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Brown denies Red Bull accusation and clarifies cheat letter

Brown denies Red Bull accusation and clarifies cheat letter

Brown denies Red Bull accusation and clarifies cheat letter

Brown denies Red Bull accusation and clarifies cheat letter

McLaren team principal Zak Brown has denied directing accusations of cheating towards rival team Red Bull.

The American also defended a letter he wrote to the FIA, F1 and the rest of the grid that stated his views on teams breaching the budget cap regulations.

Brown sent his views to FIA president Mohammed Ben Sulayem and F1 CEO Stefano Domenicali two days after the release of the financial certificates of compliance, which was not made public but confirmed to GPFans as being genuine.

In it, he suggested that any breach of the financial regulations "constituted cheating", with the letter drawing ire from Red Bull team principal Christian Horner.

READ: Furious Horner takes aim at McLaren's Brown over 'appalling' Red Bull cheat claim

But in response, Brown said: “My letter set out that I think, if a team spends more than the cap they are going to get an advantage, and the cap is a rule, no different to the technical rules in the sport.

“We are not taking a view whether they did or didn’t, my letter was 'if someone has, then here are the things that we think should be addressed' no different than if a ride height is incorrect or a flexi wing or whatever the case may be.

“It didn’t mention any teams. It was a general response, now that we are into the cost cap era, if someone breaches that, here’s what we think some of the ramifications are.”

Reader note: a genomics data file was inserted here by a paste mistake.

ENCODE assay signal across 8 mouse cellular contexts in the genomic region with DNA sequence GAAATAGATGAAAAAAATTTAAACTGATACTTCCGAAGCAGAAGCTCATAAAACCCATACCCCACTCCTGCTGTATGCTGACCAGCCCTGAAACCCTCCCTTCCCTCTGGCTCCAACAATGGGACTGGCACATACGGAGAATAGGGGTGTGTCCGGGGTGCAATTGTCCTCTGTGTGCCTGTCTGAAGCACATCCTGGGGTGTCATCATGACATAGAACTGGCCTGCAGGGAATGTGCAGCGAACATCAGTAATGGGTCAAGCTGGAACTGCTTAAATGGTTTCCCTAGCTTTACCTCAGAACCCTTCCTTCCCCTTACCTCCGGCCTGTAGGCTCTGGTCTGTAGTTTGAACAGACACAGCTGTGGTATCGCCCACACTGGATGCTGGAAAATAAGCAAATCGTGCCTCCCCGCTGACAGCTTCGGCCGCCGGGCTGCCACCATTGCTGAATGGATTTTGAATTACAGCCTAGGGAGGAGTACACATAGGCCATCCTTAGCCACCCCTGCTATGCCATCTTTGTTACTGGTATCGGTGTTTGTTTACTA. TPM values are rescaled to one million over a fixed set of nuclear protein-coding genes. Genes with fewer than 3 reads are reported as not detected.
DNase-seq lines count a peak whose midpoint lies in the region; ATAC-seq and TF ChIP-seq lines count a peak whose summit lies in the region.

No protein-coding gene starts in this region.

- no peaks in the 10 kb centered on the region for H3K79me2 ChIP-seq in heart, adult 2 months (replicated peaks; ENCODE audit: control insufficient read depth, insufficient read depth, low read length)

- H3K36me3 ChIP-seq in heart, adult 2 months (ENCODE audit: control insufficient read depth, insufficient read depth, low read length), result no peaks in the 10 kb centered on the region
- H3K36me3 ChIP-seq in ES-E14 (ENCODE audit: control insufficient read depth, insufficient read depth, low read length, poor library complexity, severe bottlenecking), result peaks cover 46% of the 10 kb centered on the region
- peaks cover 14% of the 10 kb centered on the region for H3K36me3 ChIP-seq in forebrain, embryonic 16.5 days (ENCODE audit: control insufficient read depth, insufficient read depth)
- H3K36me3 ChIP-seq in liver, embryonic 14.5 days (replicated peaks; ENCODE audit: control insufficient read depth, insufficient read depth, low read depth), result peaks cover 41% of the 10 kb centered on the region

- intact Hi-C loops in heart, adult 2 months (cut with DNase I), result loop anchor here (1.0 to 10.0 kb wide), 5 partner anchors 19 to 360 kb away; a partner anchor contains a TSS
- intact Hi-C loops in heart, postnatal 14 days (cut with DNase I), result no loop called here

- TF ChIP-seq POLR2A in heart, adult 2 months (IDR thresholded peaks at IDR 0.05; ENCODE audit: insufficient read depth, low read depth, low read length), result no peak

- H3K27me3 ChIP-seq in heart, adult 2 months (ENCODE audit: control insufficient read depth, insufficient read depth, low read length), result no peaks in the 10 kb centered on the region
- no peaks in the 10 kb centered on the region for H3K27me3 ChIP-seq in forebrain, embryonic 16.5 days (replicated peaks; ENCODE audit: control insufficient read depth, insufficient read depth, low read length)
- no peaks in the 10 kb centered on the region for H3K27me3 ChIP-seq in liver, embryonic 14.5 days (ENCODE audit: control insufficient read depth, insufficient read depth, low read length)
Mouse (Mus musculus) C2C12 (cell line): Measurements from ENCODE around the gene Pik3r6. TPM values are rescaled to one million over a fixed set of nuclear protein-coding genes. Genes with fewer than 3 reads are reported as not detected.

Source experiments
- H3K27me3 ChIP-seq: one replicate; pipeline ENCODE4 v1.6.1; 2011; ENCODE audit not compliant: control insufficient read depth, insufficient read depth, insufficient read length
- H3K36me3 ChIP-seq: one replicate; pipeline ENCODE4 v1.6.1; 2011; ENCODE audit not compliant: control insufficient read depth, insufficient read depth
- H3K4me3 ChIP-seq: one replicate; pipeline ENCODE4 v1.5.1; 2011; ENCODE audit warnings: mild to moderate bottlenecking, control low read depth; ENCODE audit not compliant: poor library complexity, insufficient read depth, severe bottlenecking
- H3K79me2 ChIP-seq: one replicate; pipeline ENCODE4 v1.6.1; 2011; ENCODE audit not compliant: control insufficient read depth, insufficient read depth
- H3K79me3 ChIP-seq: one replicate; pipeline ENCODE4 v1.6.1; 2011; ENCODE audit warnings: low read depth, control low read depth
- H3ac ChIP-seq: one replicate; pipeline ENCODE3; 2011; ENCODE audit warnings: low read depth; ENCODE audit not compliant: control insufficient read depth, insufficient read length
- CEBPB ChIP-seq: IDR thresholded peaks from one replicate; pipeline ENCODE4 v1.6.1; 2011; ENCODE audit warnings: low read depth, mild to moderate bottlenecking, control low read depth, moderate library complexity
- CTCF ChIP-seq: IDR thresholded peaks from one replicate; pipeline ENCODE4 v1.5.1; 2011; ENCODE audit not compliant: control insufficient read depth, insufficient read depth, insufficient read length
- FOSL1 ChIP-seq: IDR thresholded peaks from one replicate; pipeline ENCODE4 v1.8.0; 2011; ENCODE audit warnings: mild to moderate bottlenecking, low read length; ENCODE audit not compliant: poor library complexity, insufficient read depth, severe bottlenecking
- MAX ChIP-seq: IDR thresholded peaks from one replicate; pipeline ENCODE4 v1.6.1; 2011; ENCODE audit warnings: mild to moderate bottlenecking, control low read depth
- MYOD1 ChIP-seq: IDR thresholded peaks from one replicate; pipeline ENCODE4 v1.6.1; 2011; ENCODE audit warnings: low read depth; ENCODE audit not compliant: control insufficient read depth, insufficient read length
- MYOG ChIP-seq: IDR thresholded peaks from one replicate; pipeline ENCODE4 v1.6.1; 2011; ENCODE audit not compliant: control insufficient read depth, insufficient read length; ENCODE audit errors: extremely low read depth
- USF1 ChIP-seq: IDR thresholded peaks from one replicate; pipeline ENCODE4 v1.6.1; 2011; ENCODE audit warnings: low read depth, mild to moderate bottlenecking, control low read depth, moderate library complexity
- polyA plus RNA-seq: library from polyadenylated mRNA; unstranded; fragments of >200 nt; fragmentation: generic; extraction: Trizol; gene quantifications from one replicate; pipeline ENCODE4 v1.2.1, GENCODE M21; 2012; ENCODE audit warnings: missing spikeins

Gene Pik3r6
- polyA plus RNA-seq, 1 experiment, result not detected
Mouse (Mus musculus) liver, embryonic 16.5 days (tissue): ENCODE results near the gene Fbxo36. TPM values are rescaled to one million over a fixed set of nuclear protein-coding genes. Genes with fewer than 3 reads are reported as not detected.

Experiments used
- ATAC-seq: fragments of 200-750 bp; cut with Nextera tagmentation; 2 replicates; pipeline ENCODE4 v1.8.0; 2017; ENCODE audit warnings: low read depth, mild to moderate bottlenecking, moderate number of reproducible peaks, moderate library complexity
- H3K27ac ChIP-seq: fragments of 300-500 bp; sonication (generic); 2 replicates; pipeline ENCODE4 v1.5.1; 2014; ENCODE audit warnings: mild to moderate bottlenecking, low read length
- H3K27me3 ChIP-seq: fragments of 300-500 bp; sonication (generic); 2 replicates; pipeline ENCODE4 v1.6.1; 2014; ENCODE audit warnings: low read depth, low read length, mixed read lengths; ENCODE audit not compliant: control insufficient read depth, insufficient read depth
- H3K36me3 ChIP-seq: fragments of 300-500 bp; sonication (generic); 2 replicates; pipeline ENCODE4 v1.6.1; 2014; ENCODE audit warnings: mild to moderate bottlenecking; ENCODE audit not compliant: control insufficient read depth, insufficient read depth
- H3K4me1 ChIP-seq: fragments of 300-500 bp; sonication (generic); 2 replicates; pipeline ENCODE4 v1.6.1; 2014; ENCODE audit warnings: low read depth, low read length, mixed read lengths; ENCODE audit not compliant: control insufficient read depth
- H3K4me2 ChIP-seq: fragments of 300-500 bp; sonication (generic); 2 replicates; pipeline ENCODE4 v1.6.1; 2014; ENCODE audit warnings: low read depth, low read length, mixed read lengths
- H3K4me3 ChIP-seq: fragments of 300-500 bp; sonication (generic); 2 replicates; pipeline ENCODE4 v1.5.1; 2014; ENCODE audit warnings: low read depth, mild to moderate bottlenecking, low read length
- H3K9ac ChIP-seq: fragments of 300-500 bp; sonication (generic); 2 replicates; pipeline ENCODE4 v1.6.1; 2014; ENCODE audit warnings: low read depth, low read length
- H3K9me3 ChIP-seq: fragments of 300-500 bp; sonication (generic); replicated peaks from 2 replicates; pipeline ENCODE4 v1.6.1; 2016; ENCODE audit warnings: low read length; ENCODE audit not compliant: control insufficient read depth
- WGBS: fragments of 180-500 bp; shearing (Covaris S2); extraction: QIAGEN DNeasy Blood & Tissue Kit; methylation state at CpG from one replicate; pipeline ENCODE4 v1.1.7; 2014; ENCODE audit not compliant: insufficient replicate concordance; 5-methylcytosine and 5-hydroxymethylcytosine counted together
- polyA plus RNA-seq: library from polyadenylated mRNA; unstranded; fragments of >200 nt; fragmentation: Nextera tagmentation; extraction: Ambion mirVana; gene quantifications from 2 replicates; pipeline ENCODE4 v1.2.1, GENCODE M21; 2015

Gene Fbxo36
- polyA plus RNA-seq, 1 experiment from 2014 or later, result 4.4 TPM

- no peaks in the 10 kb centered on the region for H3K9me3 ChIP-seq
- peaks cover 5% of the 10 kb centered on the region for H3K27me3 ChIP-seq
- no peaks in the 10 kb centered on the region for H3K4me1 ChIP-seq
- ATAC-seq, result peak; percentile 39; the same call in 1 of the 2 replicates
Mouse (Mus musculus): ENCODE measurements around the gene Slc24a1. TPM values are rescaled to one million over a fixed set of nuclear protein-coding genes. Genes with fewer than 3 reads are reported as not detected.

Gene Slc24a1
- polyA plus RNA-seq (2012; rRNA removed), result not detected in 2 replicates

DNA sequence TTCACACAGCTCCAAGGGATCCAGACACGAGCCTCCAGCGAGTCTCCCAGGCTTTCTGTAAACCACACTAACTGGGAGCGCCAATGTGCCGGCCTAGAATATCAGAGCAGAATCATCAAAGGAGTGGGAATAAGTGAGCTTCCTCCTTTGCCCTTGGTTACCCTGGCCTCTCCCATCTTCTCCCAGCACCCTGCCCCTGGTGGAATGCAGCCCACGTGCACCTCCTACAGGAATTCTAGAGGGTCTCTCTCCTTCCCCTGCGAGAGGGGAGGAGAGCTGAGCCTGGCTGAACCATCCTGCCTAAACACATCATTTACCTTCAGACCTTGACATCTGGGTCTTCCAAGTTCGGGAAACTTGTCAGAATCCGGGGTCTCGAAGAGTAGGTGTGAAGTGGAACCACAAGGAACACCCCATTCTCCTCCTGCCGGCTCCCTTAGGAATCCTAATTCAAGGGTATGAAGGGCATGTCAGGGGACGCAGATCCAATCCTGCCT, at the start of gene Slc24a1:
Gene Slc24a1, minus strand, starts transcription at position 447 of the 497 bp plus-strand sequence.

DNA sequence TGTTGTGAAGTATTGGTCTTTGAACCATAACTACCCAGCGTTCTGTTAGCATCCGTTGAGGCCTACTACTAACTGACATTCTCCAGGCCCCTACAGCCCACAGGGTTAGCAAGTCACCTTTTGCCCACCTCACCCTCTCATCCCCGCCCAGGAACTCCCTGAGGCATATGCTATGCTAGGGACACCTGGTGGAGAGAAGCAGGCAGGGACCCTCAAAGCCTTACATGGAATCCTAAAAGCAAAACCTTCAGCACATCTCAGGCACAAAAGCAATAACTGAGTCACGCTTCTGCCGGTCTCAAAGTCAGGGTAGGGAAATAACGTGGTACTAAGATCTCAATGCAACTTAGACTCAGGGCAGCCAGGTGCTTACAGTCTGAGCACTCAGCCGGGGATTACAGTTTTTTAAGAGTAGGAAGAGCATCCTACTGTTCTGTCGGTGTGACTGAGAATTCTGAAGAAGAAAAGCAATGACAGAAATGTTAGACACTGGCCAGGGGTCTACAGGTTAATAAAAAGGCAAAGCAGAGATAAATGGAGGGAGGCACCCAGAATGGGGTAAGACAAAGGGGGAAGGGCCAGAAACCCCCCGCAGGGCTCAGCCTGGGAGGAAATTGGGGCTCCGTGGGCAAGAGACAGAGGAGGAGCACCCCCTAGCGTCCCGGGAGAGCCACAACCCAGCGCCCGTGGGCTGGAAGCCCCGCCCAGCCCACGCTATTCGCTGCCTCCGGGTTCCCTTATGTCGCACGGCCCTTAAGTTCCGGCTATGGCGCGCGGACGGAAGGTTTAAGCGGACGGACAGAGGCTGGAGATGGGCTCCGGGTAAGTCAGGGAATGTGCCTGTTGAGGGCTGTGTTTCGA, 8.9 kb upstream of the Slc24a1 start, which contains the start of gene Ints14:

Brown sees breach as a “performance benefit”

The sport introduced the budget cap last season but the process requires teams to submit records for audit across the subsequent months, with the analysis process only now being complete.

Red Bull remains defiant and claims that there is a difference in opinion over the relevant costs, but Brown is adamant any breach would translate to performance on track.

“I have no idea what the number is, but if we had more money to spend - more people, more upgrades, whatever the case may be – we feel it is a performance benefit if someone has spent more than the allocated cost cap," he explained.

“All the teams have opinions and some speak about it vocally, others don’t necessarily always bring forward some specific views, so I thought it was important from a transparency standpoint.

“We all sit around the table, there is a lot of times we discuss things openly and other times there is a lot of back channelling and I thought I would lay it out there, not knowing the facts of the case.

“It was more of a response of, ‘if these types of things have happened, not for McLaren to decide they have or haven’t but to put forward, now that we understand the ramifications if you go over what some of those benefits can be, and how we should address them.’

“It’s the same conversation I think we would have had when we came up with the cap, we just never really spoke about what would be some of the potential consequences and, like all the teams do, suggested to the FIA some solutions for them to take onboard but ultimately for them to decide”

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